Illinois fiscal collapse began long before the 2-year budget impasse

Ted Dabrowski

Former Vice President of Policy

Ted Dabrowski

John Klingner

Policy Analyst

John Klingner
June 1, 2017

Illinois fiscal collapse began long before the 2-year budget impasse

Illinois’ budgetary mess preceded Gov. Bruce Rauner’s tenure, with years of gimmicks, borrowing and broken promises.

Illinoisans are being told that Illinois’ dysfunction is the fault of the state’s two-year budget impasse. The narrative follows that Illinois hasn’t had a full budget for two years due to the stalemate between Gov. Bruce Rauner and House Speaker Mike Madigan.

But Illinois’ fiscal crisis began long before the current impasse.

In a tweet May 29th, Capitol Fax’s Rich Miller noted that Illinois lawmakers “didn’t pass a full budget in 2014…” Even when Democrats had full control – a Democratic supermajority in both chambers and a Democratic governor ­­­– they couldn’t pass a complete budget for fiscal year 2015.

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In other words, Illinois was already embroiled in a budget crisis before Rauner even took office.

When the Illinois General Assembly passed its fiscal year 2015 budget, it ignored that the state’s temporary tax hike was set to expire in the middle of that fiscal year. The General Assembly deliberately sent then-Gov. Pat Quinn a budget that was clearly out of balance.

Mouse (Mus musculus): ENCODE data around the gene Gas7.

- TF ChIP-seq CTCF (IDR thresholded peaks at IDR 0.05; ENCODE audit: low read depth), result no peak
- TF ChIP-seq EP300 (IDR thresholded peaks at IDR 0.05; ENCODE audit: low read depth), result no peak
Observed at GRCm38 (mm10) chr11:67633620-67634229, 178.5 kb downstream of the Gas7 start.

“The General Assembly didn’t get the job done on the budget,” Quinn said at the time, according to the Chicago Tribune. “The General Assembly sent me an incomplete budget that does not pay down the bills but instead postpones the tough decisions.”

Some state agencies expected to run out of money halfway through that year as unfunded spending built up a $1 billion year-end deficit.

The budget didn’t “balance” until Rauner, then newly elected, and Madigan approved $1.3 billion in fund sweeps and $300 million in cuts to education and other programs.

The fiscal year 2015 crisis was small enough that lawmakers could paper over it.

That playbook hasn’t worked over the past two years, however.

Illinois broken budgets

The fiscal year 2015 budget failures were not a new phenomenon in Illinois.

Earlier budgets under Quinn only “balanced” because of billions in borrowing, taxing and other budgetary maneuvers.

In 2008 and 2009, Illinois’ pension contributions began to spike. Rather than reform pensions, Quinn resorted to taking out more debt to make the state’s 2010 and 2011 budget balance.

Quinn took a page out of former Gov. Rod Blagojevich’s playbook and borrowed $3.5 billion to make the state’s required pension payment in 2010. He did the same next year, borrowing another $3.7 billion.

In both cases, the borrowing exposed a fundamental flaw in Illinois’ balanced budget requirement: Proceeds from borrowing can count as budgetary revenue.